Manual Engine Control
Not auto controlled
Not auto controlled
Not auto controlled
Pros and cons
- Good firepower
- Respectable turn time
- Quite rugged
- Decent dive characteristics
- Combat flaps are useful and do not rip very easily
- Bad climb rate
- Not very fast
- Poor performance at high altitudes
- Engine tends to overheat
- No suspended ordnance for ground attack
In the late 1930s, the Vultee Aircraft Corporation, previously known for the V-1 airliner and the derivative V-11/V-12 attackers, began work on a Model 48 fighter aircraft intended for export. The Model 48 was based on the Hughes H-1B race aircraft designed earlier by Vultee's chief designer. Not long after work began, the US Army began looking for advanced trainer aircraft, and Vultee planned on making a family of aircraft based on the Model 48, sharing components of the wings, tail, and rear fuselage. Three trainers were ultimately produced this way, including the well known BT-13 Valiant.
The Model 48, given the nickname of "Vanguard", was continuously refined. The first prototype was modified to have a long cowling and pointed nose, the engine being buried deeper in the fuselage. This approach, reminiscent of what would be used on the Japanese J2M Raiden, was intended to reduce drag, but ultimately caused issues with weight and cooling. As a result the engine installation was reverted to a more traditional setup. The Model 48C was the final revision intended for production and first flew in 1940. A large order of 144 aircraft was placed by Sweden. However, before the planes could be deliered, the US government blocked the export of aircraft to Sweden. At the time, Germany had already invaded Norway and Denmark, and the US feared that equipment exported to Sweden could end up in Axis service. This export ban prompted Sweden to focus on domestic aircraft development, eventually leading to aircraft like the J22.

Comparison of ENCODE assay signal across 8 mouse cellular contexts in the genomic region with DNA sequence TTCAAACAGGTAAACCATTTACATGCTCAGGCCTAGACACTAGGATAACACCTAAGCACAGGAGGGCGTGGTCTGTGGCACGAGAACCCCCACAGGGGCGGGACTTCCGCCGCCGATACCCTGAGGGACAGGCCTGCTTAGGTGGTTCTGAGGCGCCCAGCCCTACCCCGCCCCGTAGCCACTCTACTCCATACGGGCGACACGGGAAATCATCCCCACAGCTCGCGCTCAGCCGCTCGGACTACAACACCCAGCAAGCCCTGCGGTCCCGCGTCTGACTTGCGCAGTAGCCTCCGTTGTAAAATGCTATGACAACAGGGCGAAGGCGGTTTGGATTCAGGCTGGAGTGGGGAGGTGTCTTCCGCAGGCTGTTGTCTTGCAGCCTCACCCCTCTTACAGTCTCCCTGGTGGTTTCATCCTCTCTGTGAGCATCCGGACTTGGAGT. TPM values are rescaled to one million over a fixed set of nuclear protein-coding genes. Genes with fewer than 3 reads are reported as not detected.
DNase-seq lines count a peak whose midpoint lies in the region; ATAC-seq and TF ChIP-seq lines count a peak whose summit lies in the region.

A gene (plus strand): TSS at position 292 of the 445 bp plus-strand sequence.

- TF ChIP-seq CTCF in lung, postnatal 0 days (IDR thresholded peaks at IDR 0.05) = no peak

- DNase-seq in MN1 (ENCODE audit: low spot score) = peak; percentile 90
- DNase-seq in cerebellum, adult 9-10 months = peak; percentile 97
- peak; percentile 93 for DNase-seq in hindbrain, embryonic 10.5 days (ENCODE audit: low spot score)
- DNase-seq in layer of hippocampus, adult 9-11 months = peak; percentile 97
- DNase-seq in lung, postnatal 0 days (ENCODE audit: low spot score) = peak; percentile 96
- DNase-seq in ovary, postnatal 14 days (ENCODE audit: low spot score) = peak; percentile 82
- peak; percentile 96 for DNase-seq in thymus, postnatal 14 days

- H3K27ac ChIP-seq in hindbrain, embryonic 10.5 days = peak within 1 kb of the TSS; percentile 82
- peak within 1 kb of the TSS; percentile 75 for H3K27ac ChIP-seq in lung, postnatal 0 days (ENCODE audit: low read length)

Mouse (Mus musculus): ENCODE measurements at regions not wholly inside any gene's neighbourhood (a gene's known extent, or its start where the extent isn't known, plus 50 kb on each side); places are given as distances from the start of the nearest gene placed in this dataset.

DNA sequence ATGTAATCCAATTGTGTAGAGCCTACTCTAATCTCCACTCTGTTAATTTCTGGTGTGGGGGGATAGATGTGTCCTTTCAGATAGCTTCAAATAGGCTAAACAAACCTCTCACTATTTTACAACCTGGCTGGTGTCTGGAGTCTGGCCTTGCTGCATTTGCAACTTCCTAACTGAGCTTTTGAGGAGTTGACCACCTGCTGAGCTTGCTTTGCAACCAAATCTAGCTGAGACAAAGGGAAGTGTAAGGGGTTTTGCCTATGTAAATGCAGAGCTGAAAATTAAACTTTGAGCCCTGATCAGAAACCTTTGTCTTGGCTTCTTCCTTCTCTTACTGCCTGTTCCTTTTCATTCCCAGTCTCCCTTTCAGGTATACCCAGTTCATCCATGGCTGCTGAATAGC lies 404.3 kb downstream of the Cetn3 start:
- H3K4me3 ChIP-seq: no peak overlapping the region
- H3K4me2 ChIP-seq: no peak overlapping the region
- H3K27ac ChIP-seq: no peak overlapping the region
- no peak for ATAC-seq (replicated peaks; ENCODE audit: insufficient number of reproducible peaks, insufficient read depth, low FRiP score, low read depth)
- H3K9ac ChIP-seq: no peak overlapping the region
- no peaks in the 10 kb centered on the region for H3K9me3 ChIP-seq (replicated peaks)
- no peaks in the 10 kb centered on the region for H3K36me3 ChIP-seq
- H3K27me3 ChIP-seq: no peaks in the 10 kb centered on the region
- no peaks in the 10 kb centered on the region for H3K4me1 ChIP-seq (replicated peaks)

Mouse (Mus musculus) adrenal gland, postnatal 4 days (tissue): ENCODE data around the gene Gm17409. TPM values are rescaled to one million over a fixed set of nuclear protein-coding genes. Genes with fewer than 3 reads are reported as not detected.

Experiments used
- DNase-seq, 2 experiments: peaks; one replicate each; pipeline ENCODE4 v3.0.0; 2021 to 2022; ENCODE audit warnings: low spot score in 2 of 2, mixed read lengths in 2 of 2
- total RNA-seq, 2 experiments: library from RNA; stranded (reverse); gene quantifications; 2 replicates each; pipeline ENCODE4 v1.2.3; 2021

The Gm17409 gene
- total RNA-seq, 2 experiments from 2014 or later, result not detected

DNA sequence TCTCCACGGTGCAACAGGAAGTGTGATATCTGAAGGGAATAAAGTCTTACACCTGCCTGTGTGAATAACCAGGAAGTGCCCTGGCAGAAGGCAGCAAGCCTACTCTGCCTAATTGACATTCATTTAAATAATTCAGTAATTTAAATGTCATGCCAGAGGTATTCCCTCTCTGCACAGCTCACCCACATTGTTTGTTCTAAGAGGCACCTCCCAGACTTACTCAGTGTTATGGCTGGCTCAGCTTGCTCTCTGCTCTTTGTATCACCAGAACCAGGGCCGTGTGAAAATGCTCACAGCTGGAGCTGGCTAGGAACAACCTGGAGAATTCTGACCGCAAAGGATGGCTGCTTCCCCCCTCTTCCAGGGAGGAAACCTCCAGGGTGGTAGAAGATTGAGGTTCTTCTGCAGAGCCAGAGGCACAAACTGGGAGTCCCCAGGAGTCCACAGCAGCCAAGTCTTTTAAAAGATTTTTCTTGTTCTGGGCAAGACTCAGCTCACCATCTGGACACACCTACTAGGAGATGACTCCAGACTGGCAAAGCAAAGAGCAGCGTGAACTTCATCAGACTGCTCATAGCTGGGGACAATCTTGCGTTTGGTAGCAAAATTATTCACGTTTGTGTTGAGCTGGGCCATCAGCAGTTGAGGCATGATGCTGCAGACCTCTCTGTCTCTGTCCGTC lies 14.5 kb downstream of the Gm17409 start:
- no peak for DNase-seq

100 fighters were instead to be given (though not yet produced or delivered) to Britain as the "Vanguard I", despite the fact that Britain had previously rejected it. The Vanguard was deemed unfit for combat and instead planned for use as advanced trainers in Canada. Meanwhile, the Republic of China was hard-pressed with fighting the Japanese invasion and went to the US looking to purchase suitable fighter aircraft. The Vanguard was considered a viable option, and after Britain relinquished the 100 aircraft that officially belonged to them, all 144 Vanguards were designated "P-66" and granted to China. Production fell behind schedule and no P-66s were delivered to China in fall 1941 as planned. In late 1941, the events of Pearl Harbor rocked the US, and a number of completed P-66s were used for training and testing by the USAAF. Though apparently well liked by pilots, the P-66 was rather accident prone and the final evaluation criticized its manoeuvrability and wing loading. Thus, the P-66 was dropped by the US military and the examples were shipped to China in crates beginning in the spring of 1942.